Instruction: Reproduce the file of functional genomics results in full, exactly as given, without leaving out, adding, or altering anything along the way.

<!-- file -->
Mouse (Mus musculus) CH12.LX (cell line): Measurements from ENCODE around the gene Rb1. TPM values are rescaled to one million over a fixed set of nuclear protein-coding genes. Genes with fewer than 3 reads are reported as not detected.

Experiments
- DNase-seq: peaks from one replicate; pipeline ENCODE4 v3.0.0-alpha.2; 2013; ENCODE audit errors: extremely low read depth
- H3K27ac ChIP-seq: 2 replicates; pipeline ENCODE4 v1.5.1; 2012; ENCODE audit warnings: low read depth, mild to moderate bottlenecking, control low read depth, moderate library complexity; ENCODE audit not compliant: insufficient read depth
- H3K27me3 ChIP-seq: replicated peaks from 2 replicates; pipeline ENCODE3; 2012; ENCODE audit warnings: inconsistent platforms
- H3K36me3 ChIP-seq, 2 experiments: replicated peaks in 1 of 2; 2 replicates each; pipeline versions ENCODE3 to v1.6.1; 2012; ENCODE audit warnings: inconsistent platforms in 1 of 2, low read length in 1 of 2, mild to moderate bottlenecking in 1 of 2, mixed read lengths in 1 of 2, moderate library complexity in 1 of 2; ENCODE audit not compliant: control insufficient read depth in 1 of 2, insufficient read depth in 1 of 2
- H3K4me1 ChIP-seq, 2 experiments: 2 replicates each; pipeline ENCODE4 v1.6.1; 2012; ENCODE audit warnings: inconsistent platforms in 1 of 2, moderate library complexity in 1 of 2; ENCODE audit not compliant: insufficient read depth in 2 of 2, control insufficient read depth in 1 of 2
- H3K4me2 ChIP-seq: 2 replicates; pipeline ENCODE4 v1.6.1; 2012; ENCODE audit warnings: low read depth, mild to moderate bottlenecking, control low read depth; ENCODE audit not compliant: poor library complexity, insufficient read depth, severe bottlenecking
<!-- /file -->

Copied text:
Mouse (Mus musculus) CH12.LX (cell line): Measurements from ENCODE around the gene Rb1. TPM values are rescaled to one million over a fixed set of nuclear protein-coding genes. Genes with fewer than 3 reads are reported as not detected.

Experiments
- DNase-seq: peaks from one replicate; pipeline ENCODE4 v3.0.0-alpha.2; 2013; ENCODE audit errors: extremely low read depth
- H3K27ac ChIP-seq: 2 replicates; pipeline ENCODE4 v1.5.1; 2012; ENCODE audit warnings: low read depth, mild to moderate bottlenecking, control low read depth, moderate library complexity; ENCODE audit not compliant: insufficient read depth
- H3K27me3 ChIP-seq: replicated peaks from 2 replicates; pipeline ENCODE3; 2012; ENCODE audit warnings: inconsistent platforms
- H3K36me3 ChIP-seq, 2 experiments: replicated peaks in 1 of 2; 2 replicates each; pipeline versions ENCODE3 to v1.6.1; 2012; ENCODE audit warnings: inconsistent platforms in 1 of 2, low read length in 1 of 2, mild to moderate bottlenecking in 1 of 2, mixed read lengths in 1 of 2, moderate library complexity in 1 of 2; ENCODE audit not compliant: control insufficient read depth in 1 of 2, insufficient read depth in 1 of 2
- H3K4me1 ChIP-seq, 2 experiments: 2 replicates each; pipeline ENCODE4 v1.6.1; 2012; ENCODE audit warnings: inconsistent platforms in 1 of 2, moderate library complexity in 1 of 2; ENCODE audit not compliant: insufficient read depth in 2 of 2, control insufficient read depth in 1 of 2
- H3K4me2 ChIP-seq: 2 replicates; pipeline ENCODE4 v1.6.1; 2012; ENCODE audit warnings: low read depth, mild to moderate bottlenecking, control low read depth; ENCODE audit not compliant: poor library complexity, insufficient read depth, severe bottlenecking